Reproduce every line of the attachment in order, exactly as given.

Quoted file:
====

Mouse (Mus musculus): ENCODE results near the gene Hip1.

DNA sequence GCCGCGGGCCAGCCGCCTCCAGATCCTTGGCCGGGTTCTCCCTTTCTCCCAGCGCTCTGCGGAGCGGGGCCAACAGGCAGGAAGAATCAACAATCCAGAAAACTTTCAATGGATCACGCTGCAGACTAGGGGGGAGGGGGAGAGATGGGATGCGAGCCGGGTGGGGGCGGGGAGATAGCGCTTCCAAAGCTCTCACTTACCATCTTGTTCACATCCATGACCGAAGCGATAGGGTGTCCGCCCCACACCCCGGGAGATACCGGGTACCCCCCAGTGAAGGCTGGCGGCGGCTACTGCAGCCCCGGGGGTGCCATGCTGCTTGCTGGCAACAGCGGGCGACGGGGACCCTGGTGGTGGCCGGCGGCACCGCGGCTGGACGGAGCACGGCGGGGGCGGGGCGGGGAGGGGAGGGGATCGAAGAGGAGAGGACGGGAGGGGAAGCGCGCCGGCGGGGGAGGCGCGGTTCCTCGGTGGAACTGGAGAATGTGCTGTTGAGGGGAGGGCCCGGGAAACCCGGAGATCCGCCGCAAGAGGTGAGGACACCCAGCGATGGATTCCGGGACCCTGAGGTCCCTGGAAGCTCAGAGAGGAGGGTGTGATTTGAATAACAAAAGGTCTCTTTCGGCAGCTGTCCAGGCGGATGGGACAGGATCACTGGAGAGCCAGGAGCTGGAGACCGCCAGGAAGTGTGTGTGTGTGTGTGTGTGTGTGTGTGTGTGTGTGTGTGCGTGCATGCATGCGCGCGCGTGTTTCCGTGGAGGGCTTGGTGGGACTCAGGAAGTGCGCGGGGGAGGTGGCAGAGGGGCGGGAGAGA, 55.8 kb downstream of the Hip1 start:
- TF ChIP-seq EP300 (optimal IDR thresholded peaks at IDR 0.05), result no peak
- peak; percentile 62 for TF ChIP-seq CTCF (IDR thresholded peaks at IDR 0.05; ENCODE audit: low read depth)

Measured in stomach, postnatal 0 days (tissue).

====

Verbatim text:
Mouse (Mus musculus): ENCODE results near the gene Hip1.

DNA sequence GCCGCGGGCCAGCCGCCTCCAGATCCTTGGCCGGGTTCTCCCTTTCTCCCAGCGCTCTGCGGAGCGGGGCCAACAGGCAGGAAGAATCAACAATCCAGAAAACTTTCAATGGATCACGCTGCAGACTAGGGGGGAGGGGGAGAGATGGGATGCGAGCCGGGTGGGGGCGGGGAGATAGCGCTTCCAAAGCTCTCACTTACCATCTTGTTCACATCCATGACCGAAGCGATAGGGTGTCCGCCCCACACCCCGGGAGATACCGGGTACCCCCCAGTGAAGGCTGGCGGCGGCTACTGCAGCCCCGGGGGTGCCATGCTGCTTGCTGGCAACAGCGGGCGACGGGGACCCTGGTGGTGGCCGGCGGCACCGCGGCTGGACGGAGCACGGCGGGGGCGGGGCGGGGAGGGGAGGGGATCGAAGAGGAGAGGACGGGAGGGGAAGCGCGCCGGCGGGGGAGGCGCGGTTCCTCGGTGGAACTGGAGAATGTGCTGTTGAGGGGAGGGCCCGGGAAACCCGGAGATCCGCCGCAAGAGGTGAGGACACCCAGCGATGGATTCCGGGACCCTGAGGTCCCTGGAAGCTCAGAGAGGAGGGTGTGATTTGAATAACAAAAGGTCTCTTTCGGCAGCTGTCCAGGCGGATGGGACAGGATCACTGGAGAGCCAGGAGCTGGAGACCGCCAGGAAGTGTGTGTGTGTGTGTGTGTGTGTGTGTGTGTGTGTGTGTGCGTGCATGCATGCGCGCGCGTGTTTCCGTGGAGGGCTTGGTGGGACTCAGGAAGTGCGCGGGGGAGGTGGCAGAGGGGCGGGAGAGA, 55.8 kb downstream of the Hip1 start:
- TF ChIP-seq EP300 (optimal IDR thresholded peaks at IDR 0.05), result no peak
- peak; percentile 62 for TF ChIP-seq CTCF (IDR thresholded peaks at IDR 0.05; ENCODE audit: low read depth)

Measured in stomach, postnatal 0 days (tissue).